A will is a legal document in which a person, known as the testator, sets forth his or her wishes on how to distribute an estate’s assets, pay debts, care for any minor children, donate to charity and perhaps other issues after the individual dies. It is a crucial part of any estate plan. The testator appoints one or more executors to administer the estate and names guardians for minor children in a will. A will also might create one or more trusts and name the trustees.
Dying without a valid will is called dying intestate. Dying intestate can be more expensive than preparing a will and estate plan, because state courts and lawyers are likely to be more involved.
By drafting a will, the testator can distribute the estate how he or she wants. In addition, the testator can determine whether someone inherits property outright or through a trust. The testator also can direct that part of the estate be donated to charity. In addition, when there is no will a court appoints the executor and guardians of minor children and makes other decisions the deceased could have made in a will.
There is one type of will that is used most often, but there are other types of wills that can be used in appropriate circumstances.
The most common will is sometimes also called the testamentary will. This is a formal written will, often prepared by or with the assistance of an attorney, that meets all the formal requirements of state law. It is written, and it is signed by the testator in the presence of witnesses. Most states require two witnesses, but some require more. The signatures also might have to be notarized.
One advantage of a testamentary will is that it is less likely to be successfully challenged by an unhappy beneficiary or presumed beneficiary. By carefully meeting the law’s requirements for a valid will, the testator makes it unlikely a challenge will succeed.
Another advantage of the standard testamentary will is that the testator’s wishes are likely to be clear. Other types of wills might be incomplete or easy to misunderstand.
A holographic will is one that is written and signed by the testator. It usually is handwritten but doesn’t have to be. There are no witnesses to the document and no notarization of the signature.
Many states no longer accept a holographic will as valid or accept it only under limited circumstances. A holographic will should be considered only when the testator believes it is urgent that the document is prepared quickly, such as when the testator’s death is likely imminent and there are no witnesses available. Some states that do accept holographic wills require proof that the testator actually wrote it and had testamentary capacity. At times, this can be hard to prove in probate court.
From the points above, a holographic will is more likely to be challenged, especially by anyone who doesn’t like its contents. It is also easier for a challenge to be successful.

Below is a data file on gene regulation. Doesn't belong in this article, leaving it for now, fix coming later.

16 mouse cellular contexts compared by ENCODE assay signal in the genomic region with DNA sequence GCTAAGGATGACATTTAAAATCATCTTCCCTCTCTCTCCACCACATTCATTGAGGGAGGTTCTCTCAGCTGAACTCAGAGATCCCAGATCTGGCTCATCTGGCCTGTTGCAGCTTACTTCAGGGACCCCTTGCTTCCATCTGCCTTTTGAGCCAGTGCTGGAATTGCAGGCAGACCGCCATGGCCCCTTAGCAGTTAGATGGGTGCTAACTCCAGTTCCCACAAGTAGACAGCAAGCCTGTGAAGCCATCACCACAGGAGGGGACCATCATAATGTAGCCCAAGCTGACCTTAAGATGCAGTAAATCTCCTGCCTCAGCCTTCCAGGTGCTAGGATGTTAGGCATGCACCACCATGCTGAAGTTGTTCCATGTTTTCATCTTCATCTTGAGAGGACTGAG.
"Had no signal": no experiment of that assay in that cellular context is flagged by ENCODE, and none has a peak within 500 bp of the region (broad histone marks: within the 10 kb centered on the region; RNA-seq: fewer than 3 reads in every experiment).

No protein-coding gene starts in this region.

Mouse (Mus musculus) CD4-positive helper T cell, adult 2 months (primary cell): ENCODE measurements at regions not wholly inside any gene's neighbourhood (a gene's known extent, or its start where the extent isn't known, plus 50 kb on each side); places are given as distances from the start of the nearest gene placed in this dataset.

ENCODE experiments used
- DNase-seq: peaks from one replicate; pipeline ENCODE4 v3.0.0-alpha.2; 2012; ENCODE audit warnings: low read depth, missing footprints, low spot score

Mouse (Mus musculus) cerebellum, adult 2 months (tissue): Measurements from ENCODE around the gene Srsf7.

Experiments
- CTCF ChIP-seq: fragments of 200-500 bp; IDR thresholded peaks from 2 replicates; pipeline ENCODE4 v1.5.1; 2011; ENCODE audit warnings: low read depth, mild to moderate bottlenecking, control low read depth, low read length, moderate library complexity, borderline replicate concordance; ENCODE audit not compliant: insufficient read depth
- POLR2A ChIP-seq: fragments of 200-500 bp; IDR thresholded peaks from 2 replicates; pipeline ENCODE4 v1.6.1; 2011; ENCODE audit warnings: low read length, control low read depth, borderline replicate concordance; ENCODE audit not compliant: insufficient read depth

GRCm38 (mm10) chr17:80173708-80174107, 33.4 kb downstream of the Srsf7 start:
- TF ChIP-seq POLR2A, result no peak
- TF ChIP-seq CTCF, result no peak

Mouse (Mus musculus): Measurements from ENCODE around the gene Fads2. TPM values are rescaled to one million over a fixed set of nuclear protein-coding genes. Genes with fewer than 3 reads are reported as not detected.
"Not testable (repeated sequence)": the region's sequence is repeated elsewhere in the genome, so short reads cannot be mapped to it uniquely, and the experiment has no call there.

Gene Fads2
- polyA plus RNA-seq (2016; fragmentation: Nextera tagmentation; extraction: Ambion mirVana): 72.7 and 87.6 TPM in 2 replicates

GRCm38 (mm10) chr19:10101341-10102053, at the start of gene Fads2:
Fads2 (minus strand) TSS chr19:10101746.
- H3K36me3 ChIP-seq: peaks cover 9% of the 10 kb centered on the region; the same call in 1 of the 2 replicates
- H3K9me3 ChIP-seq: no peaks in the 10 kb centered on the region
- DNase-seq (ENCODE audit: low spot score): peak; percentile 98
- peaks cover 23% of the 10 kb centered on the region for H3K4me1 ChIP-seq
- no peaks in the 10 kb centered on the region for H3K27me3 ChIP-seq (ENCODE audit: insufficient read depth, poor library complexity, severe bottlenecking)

Just as the name implies, an oral will involves the testator speaking his or her last wishes to one or more witnesses. Most states don’t recognize oral wills or will accept it only in deathbed situations. There often is no written record, and if there is one, it wasn’t prepared by the testator.
These types of wills are often confused and can be difficult to distinguish. For this and other reasons, they aren’t recommended.
Married couples are those most likely to try to use one of these types of wills, often to save money.
A joint will generally is regarded as a single document created by two parties, usually spouses, who leave their assets to each other. The testators agree that the surviving testator will inherit the entire estate of the other spouse.
A joint will cannot be changed or revoked without the consent of both testators. Therefore, after the death of one testator, the other testator cannot change the terms of the will. This constraint is mainly to prevent the surviving testator from changing beneficiaries when the two parties have children.
Mutual wills are two or more separate documents that are mutually binding on the parties. The surviving party is bound by the terms after the other party or parties pass away. Changes can be made only with the consent of all parties.
Reciprocal wills are two documents written by two parties, each testator naming the other as the beneficiary of the estate upon death. A reciprocal will of a surviving testator can be changed following the death of the other testator. Reciprocal wills often are used by married couples, especially those with minor children.
Valuable contributions to this summary of “What are the Four Basic Types of Wills?” were made by Bob Carlson, editor of the Retirement Watch financial advisory service and chairman of the Board of Trustees of Virginia’s Fairfax County Employees’ Retirement System with more than $4 billion in assets.
Katie Kao is an editorial intern with Eagle Financial Publications.